Be With You

 •  ,  •   • Dir.

Reviewed by   |  Feb 21, 2015

Young widower Takumi and his six year old son Yuji find life difficult to cope with following the death of Mio, their wife and mother respectively. Takumi keeps his sons spirits up by reminding him of Mio’s promise to return in the rainy season to see them and the young clerk even begins to convince himself that something magical may happen. When the rains come and a section of Japan is deluged, Takumi and Mio head to one of their favourite haunts to remember the woman they loved. Remarkably, a woman who looks exactly like Mio is discovered there, completely unaware of her identity and history. Takumi is convinced that this doppelgänger is his beloved and tells her so, inviting her to re-acquaint herself with husband and son. At first the stranger is bewildered by the claims but begins to warm to her new family and becomes a mother to Yuji. Meanwhile Takumi tells her of their first meeting and the love they had before is slowly being rekindled during the rainy season. The mystery woman pieces together what could have been her previous life, but realises that, with the rainy season soon to end, she may not have much longer to uncover the truth about her arrival.

Nobuhiro Doi’s hit romantic drama cast quite a spell over Asia during its release, so much so that it has now been added to the ever-moving conveyor belt of future Hollywood remakes. Whether or not it will be a typically anaemic attempt to catch Asian lightning in a big-budget bottle is questionable, yet the challenge of stirring the soul as ‘Be With You’ undoubtedly does will take an uncharacteristically deft touch by those given the task. ‘Be With You’ tackles the subjects of mortality and love without becoming insipid or cloying, no mean feat when discussing themes that often prove to be sourced by cobbled-together t.v. movies.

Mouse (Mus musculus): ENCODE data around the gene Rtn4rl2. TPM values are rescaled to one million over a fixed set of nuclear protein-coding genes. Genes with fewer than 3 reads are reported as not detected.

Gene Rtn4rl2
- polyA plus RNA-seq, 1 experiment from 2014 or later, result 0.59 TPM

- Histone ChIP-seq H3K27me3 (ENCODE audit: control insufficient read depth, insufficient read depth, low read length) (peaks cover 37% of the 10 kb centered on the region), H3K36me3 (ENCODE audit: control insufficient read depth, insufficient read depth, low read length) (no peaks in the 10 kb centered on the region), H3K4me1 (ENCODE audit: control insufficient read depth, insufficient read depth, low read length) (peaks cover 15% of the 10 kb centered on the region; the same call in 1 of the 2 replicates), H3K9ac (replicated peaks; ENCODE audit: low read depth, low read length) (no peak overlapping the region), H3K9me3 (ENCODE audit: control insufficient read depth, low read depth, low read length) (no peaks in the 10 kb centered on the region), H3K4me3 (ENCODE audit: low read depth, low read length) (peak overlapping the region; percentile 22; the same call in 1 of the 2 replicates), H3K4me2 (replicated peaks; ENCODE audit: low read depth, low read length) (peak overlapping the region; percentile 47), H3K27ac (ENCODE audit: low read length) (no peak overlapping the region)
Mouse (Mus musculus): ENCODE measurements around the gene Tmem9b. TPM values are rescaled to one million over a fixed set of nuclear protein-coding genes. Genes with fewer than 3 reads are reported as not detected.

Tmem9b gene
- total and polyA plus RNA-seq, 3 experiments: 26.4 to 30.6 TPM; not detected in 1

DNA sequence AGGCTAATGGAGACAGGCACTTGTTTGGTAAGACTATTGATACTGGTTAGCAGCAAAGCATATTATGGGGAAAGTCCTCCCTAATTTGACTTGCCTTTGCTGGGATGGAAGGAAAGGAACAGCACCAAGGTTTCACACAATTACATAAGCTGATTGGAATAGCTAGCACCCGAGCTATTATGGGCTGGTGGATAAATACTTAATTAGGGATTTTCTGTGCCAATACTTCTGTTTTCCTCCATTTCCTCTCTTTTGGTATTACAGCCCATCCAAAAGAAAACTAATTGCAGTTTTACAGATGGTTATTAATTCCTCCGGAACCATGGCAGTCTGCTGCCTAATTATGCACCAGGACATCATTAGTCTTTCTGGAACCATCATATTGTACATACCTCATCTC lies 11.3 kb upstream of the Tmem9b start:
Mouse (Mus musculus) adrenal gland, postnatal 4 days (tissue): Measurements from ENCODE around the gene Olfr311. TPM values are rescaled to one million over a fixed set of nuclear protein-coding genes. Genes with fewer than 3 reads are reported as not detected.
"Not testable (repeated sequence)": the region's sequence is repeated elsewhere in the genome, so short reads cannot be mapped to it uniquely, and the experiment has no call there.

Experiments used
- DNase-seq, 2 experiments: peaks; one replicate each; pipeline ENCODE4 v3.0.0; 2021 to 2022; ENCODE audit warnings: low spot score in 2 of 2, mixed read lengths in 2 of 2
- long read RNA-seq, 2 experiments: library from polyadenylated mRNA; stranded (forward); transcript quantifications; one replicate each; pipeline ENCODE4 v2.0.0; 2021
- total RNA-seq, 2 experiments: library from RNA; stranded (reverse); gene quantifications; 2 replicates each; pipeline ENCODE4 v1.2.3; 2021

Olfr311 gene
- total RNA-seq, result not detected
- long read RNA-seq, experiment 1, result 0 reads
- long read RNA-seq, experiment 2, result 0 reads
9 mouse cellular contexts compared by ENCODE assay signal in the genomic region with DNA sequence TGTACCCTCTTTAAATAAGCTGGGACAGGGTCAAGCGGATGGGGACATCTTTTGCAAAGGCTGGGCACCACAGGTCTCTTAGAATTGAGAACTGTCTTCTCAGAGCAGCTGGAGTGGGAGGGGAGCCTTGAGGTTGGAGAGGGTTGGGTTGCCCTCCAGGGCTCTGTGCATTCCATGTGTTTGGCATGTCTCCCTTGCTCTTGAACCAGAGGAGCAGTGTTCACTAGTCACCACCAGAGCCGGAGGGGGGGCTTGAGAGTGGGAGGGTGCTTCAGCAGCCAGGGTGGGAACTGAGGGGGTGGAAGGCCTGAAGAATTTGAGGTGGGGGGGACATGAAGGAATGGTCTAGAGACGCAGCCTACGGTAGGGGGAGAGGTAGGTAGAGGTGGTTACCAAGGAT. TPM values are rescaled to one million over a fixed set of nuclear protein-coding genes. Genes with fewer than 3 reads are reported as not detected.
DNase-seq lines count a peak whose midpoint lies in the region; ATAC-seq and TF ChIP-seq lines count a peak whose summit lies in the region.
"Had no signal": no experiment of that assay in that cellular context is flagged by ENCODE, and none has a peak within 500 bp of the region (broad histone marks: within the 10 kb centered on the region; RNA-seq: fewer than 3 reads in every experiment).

It’s almost a brave move to make an intelligent paean to lost love and innocence. Too often, what is seen as ‘intellectual cinema’ portrays love and human relationships as some angst-ridden, morality free maelstrom of bourgeois melodrama. ‘Be with You’ isn’t a Tarkovsky musing on spirituality, but it still engages the brain as well as the emotions. It takes its time setting up the story, throwing pieces of information into the narrative after the characters themselves are firmly developed. Nobuhiro Doi puts the needed exposition into the beginning of the work, yet much of the films power is emitted in later scenes when certain actions are fully explained. This keeps the 120 minute duration consistent and constantly engaging, carefully constructed to keep us intrigued throughout.

‘Be With You’ benefits from the location used for the main story. Viewers are familiar with Tokyo as a setting, but here the film-makers have centred the action in a more rural setting giving the drama an ethereal quality. The concept is effective because there is something inherently mysterious about the surroundings and Nobuhiro Doi exploits it to add to the overall gravitas. Though never threatening or encroaching, the forest that surrounds Takumi’s home gradually becomes a character in the film and links the two realities used in the story. Director Doi also has the advantage of a cast who look realistic in their parts rather than just movie stars awkwardly masquerading. Importantly, while Nakamura and Takeuchi carry the weight of the story with two very affectionate performances, Akashi Takei proves to be more than just a saccharine-coated child actor dropped into scenes for the ‘aaahhh’ factor. Yuji is an important part of the story and his moments are touching, yet never maudlin.

‘Be With You’ is a Japanese drama that is easy to appreciate on the surface as it is a well-made, well-acted work that skilfully tells a story without ever getting side-tracked in needless sub-plots. Yet underneath the simple idea is a powerful contemplation on appreciating those around us while they are still there. This theme is particularly well presented, lingering throughout the duration and long after the poignant denouement. It’s certainly worth two hours of anyone’s time – it’s a recommended feature on an often miss-handled subject.

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